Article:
Big Changes to Come as Uber Tries to Safeguard Its Business against California’s Gig-Economy Law

Uber is facing an existential threat to its business model—California’s newly enacted Assembly Bill 5 (AB5). Uber and other app-based technology companies that built their business models on the backs of independent contractors now need to quickly reinvent themselves.

Lawmakers in California and other states are accusing Uber and other tech companies of trying to exempt themselves from laws by classifying their workers as contractors under false pretenses.

Regulators contend that they should be considered employees and afforded all requisite rights and privileges. In response to the new law, Uber is quickly making changes. These test-case alterations are an attempt to circumvent the current law.

This piece of new legislature could force Uber and other gig-economy and app-based businesses to reclassify their independent contractors and make them employees—unless they enact changes that conform to the law. Uber has been accused of asserting that its drivers are independent, whereas the state of California claims they are employees. The difference is not inconsequential. The amount of money at stake is massive.

Uber is trying to show lawmakers and regulators that their drivers will now have greater independence, leeway and freedoms. The company enacted new policies that will allow drivers in California to have more information about riders, so they can decide if they want to accept a customer or not. They will be made aware of the travel time, distance, destination and fare, so that the driver can make an informed independent business decision. California-based drivers may also feel free to decline a ride request without suffering any corporate-induced penalties. Uber is test marketing these new features before the rideshare company implements them across the country.

Uber is also working on a new feature that will permit California drivers to establish their own prices instead of having to use Uber’s fare mandates. Drivers may now increase fares as they see fit, as long as they adhere to certain parameters. This feature will enable drivers to raise or lower fares, as they see what works best for them.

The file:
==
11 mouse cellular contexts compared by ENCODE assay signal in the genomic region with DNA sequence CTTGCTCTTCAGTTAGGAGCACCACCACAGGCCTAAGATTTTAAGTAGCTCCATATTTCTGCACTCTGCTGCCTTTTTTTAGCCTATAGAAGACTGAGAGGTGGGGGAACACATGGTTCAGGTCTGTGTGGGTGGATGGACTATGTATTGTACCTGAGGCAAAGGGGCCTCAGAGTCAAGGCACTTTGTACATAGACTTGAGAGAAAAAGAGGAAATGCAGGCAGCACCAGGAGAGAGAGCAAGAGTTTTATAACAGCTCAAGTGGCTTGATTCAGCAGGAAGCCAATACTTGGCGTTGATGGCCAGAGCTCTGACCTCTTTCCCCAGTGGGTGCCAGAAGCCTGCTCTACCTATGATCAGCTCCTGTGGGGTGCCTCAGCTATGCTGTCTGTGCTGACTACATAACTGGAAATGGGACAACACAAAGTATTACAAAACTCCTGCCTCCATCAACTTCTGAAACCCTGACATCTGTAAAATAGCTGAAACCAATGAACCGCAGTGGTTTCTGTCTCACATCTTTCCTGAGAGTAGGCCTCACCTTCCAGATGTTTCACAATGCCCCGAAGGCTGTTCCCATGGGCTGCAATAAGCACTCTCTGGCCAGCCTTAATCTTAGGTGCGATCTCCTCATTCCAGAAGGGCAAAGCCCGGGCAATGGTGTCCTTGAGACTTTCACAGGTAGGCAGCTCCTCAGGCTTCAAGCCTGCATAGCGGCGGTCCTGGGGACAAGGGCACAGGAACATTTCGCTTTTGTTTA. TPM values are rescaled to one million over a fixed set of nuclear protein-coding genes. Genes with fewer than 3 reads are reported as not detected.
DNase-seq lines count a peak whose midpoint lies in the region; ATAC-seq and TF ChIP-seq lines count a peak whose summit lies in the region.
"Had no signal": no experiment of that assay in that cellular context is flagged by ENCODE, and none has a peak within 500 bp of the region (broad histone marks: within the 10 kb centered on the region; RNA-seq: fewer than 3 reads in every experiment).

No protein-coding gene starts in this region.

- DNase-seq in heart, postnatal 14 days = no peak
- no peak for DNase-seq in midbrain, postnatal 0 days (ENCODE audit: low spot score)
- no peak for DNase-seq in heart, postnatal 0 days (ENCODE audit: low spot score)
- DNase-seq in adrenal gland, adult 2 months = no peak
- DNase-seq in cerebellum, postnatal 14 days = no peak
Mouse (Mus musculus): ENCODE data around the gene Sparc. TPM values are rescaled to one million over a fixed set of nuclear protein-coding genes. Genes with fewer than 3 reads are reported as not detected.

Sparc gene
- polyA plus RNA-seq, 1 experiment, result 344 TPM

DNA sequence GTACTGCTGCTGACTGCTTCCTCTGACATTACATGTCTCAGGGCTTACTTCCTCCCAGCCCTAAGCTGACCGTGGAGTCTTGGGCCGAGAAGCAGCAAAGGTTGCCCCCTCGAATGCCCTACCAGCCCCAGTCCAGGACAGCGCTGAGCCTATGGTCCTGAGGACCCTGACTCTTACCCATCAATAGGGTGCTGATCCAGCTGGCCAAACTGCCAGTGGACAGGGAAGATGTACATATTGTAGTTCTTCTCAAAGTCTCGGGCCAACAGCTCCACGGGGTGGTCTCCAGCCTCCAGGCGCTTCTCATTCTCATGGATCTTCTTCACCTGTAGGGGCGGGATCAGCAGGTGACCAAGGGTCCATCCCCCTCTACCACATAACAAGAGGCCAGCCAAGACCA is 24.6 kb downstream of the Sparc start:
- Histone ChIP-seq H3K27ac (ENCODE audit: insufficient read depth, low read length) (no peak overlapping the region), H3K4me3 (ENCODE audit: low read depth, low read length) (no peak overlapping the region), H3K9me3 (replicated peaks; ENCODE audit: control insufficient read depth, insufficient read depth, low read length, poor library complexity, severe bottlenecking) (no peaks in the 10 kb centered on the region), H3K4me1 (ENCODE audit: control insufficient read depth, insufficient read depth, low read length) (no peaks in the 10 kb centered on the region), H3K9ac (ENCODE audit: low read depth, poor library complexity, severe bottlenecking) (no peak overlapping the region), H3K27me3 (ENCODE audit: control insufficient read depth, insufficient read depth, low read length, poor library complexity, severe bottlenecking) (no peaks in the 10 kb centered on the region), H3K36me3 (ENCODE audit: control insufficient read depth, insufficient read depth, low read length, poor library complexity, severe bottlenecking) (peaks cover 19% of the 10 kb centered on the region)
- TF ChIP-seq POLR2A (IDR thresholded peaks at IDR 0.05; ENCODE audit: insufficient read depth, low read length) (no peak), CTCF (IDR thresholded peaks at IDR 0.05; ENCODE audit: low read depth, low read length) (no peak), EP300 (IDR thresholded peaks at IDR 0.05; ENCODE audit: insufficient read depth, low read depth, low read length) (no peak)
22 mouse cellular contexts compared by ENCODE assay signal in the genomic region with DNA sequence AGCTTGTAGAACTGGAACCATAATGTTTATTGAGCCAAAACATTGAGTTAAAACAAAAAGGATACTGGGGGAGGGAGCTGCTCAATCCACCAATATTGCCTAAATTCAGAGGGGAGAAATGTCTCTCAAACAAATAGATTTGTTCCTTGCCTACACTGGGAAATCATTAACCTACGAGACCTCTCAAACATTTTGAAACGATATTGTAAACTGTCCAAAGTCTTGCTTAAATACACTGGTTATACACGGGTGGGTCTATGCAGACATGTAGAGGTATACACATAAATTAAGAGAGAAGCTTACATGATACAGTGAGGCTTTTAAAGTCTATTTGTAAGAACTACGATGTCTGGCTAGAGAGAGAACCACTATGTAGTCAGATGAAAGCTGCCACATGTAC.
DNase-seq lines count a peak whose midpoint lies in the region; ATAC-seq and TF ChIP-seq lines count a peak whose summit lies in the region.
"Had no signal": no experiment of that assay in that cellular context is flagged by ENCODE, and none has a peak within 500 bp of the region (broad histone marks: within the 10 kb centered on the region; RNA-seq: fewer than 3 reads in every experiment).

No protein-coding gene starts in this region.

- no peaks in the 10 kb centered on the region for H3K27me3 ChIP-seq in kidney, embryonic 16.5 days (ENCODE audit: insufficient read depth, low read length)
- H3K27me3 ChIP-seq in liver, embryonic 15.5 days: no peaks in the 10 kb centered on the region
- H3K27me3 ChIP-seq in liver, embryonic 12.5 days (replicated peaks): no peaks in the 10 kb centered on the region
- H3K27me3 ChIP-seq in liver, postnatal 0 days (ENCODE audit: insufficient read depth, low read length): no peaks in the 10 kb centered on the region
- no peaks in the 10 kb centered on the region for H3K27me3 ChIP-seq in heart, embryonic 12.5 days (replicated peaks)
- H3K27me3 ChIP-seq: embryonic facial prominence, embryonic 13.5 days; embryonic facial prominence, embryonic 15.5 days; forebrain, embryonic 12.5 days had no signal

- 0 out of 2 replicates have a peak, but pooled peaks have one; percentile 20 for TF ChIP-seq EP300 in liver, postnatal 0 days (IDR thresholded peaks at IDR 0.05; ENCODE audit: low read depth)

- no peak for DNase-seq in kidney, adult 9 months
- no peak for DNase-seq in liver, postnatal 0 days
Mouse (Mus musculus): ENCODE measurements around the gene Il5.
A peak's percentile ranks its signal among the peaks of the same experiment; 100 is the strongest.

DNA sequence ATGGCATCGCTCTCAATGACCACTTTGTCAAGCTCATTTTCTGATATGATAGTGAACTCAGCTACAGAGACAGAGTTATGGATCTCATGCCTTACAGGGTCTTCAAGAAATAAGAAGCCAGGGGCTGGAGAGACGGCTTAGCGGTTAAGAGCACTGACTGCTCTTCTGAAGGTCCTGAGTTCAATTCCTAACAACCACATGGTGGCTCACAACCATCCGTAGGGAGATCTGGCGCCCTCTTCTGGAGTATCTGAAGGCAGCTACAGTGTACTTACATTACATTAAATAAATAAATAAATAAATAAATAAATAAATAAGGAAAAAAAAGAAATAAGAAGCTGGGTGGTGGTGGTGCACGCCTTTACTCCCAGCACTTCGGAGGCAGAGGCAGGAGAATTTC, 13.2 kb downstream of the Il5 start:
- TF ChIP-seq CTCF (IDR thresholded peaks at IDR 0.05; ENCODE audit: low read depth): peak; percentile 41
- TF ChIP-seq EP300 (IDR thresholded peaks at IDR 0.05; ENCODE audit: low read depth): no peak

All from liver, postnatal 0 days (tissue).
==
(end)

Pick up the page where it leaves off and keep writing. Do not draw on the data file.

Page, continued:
It seems that Uber is rolling out these new changes to show lawmakers and regulators that its drivers are truly independent. There is a standard litmus test used by the government to determine whether a person is an independent contractor or employee. It’s known simply as the “ABC” test. A worker could only be an independent contractor if each of these three factors are met:

The worker is free from the control and direction of the hiring entity in connection with the performance of the work, both under the contract for the performance of the work and in fact.
The worker performs work that is outside the usual course of the hiring entity’s business.
The worker is customarily engaged in an independently established trade, occupation, or business of the same nature as the work performed.

Uber and other gig-economy companies, such as Lyft, DoorDash and Instacart, must satisfy the ABC test to legally classify a worker as an independent contractor.

There is an enormous financial incentive for corporations to continue classifying drivers as contractors. With this model the company doesn’t have to pay payroll taxes, FICA (Social Security and Medicare), disability, federal and state-level unemployment, health insurance benefits or comply with minimum wage laws and vacation days. Uber saves a fortune, while the state of California misses out on a significant amount of tax revenue.

To put this into perspective, New Jersey sued Uber to reclaim about $600 million. The state government claimed that by avoiding classifying its drivers as employees, Uber didn’t have to pay Social Security and payroll taxes, unemployment insurance and state employment taxes, provide workers’ compensation insurance or comply with minimum wage laws.

Due to the large amount of money at stake, the potential for Uber’s implosion, public opinion, the fates of millions of workers, coupled with armies of lawyers on the sides of both Uber and the state of California, this battle may wage on for a long time.

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